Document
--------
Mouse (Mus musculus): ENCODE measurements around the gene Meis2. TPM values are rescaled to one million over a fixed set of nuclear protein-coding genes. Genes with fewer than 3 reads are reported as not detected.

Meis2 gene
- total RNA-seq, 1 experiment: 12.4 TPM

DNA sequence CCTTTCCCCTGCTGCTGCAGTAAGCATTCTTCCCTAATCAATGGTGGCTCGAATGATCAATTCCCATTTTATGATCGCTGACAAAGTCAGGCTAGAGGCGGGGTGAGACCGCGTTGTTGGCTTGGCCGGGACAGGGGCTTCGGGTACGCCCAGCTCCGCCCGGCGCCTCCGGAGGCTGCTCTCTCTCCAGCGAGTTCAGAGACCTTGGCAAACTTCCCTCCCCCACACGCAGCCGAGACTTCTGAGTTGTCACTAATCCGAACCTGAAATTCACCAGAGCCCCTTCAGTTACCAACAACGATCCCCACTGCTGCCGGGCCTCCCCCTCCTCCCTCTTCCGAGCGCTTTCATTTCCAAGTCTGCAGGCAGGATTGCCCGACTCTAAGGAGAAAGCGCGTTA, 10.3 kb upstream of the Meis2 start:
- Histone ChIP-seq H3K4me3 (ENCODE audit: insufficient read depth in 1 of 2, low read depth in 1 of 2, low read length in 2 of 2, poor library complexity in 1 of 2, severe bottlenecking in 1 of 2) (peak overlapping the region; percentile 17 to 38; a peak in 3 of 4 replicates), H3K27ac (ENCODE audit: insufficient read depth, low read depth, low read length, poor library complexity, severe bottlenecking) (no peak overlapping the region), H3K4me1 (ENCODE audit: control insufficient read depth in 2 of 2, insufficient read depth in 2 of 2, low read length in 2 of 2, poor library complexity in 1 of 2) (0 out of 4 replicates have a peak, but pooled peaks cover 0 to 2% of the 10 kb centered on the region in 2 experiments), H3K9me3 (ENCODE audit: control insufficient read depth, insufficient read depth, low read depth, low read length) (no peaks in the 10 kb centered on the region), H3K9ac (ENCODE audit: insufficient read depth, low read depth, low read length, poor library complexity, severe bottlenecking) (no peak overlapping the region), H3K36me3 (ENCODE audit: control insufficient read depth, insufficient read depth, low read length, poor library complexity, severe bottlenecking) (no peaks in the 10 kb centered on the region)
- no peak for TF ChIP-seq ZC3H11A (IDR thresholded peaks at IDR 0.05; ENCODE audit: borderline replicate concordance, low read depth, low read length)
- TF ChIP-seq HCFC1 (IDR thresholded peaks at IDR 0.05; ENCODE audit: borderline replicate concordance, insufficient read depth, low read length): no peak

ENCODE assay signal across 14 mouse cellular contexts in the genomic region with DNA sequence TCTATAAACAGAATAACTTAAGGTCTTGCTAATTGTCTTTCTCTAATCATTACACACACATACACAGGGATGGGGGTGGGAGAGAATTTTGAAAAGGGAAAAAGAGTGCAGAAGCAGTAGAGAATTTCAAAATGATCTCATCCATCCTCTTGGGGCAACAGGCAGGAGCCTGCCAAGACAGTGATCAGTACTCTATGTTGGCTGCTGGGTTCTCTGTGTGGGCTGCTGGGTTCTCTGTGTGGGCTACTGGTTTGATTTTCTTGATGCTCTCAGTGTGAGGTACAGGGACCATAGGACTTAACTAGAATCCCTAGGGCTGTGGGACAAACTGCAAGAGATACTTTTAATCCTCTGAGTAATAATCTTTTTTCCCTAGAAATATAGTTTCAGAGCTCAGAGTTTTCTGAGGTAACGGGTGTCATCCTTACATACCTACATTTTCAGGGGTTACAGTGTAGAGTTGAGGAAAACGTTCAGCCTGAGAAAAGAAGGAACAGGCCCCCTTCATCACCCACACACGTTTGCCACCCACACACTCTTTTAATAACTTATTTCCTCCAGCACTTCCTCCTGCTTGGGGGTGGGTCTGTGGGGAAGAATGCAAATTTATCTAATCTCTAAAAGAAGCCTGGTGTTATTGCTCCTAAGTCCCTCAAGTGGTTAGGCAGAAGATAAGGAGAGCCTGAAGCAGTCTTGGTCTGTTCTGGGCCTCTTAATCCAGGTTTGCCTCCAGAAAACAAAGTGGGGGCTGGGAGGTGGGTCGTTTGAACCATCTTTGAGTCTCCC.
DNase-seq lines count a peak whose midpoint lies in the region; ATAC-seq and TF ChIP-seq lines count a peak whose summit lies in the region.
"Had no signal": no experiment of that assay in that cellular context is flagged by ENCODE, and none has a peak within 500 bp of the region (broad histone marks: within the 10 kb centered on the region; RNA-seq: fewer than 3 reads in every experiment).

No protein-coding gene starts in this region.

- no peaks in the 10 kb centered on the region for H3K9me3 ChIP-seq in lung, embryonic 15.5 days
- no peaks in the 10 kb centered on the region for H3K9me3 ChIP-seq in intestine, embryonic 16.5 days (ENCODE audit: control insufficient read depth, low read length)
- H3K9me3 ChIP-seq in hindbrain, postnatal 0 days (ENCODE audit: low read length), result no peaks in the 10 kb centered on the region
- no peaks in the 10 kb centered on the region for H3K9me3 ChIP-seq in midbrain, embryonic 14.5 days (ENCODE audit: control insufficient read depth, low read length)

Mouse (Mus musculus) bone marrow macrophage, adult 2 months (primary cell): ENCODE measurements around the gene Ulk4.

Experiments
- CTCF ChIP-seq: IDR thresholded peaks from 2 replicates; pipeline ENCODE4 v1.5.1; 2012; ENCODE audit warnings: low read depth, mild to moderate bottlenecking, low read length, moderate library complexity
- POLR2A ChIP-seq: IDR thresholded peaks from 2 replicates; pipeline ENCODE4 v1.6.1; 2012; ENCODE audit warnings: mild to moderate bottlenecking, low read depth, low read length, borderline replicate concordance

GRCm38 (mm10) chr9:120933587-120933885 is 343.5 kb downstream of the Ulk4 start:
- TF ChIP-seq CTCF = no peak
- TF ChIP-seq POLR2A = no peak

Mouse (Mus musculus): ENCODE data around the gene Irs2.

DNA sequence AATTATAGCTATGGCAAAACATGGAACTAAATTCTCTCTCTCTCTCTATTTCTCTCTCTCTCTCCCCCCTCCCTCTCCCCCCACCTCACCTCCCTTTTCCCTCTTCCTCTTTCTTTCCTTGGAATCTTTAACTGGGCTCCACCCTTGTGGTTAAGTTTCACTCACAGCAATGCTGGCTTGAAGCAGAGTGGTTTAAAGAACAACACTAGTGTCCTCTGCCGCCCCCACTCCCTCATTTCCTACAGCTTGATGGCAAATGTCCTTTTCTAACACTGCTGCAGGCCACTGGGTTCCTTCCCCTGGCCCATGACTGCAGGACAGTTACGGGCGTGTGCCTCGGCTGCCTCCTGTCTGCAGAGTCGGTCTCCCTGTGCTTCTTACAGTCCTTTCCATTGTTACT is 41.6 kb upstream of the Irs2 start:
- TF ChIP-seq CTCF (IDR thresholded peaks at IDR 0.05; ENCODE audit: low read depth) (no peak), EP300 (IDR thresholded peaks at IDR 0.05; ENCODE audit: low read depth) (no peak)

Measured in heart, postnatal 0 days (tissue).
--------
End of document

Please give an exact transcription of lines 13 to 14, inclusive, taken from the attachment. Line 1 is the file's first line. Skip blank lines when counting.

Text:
- no peaks in the 10 kb centered on the region for H3K9me3 ChIP-seq in intestine, embryonic 16.5 days (ENCODE audit: control insufficient read depth, low read length)
- H3K9me3 ChIP-seq in hindbrain, postnatal 0 days (ENCODE audit: low read length), result no peaks in the 10 kb centered on the region